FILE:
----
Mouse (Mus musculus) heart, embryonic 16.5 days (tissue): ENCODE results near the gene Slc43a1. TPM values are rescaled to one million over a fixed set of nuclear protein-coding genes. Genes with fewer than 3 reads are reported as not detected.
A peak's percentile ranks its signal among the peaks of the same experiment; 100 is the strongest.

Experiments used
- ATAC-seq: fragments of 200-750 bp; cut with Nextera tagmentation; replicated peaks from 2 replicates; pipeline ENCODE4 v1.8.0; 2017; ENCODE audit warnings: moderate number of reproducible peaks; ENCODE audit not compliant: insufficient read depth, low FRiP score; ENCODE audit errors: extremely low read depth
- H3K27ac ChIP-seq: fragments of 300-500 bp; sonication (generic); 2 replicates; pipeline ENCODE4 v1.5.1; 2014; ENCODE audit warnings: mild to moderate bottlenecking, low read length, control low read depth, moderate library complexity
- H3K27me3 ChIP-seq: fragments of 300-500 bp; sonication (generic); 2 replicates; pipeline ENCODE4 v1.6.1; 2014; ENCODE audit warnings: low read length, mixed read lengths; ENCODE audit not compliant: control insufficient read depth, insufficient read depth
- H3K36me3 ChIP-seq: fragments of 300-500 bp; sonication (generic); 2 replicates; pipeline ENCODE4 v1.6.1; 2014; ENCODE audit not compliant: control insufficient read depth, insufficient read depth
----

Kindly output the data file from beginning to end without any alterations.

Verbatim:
Mouse (Mus musculus) heart, embryonic 16.5 days (tissue): ENCODE results near the gene Slc43a1. TPM values are rescaled to one million over a fixed set of nuclear protein-coding genes. Genes with fewer than 3 reads are reported as not detected.
A peak's percentile ranks its signal among the peaks of the same experiment; 100 is the strongest.

Experiments used
- ATAC-seq: fragments of 200-750 bp; cut with Nextera tagmentation; replicated peaks from 2 replicates; pipeline ENCODE4 v1.8.0; 2017; ENCODE audit warnings: moderate number of reproducible peaks; ENCODE audit not compliant: insufficient read depth, low FRiP score; ENCODE audit errors: extremely low read depth
- H3K27ac ChIP-seq: fragments of 300-500 bp; sonication (generic); 2 replicates; pipeline ENCODE4 v1.5.1; 2014; ENCODE audit warnings: mild to moderate bottlenecking, low read length, control low read depth, moderate library complexity
- H3K27me3 ChIP-seq: fragments of 300-500 bp; sonication (generic); 2 replicates; pipeline ENCODE4 v1.6.1; 2014; ENCODE audit warnings: low read length, mixed read lengths; ENCODE audit not compliant: control insufficient read depth, insufficient read depth
- H3K36me3 ChIP-seq: fragments of 300-500 bp; sonication (generic); 2 replicates; pipeline ENCODE4 v1.6.1; 2014; ENCODE audit not compliant: control insufficient read depth, insufficient read depth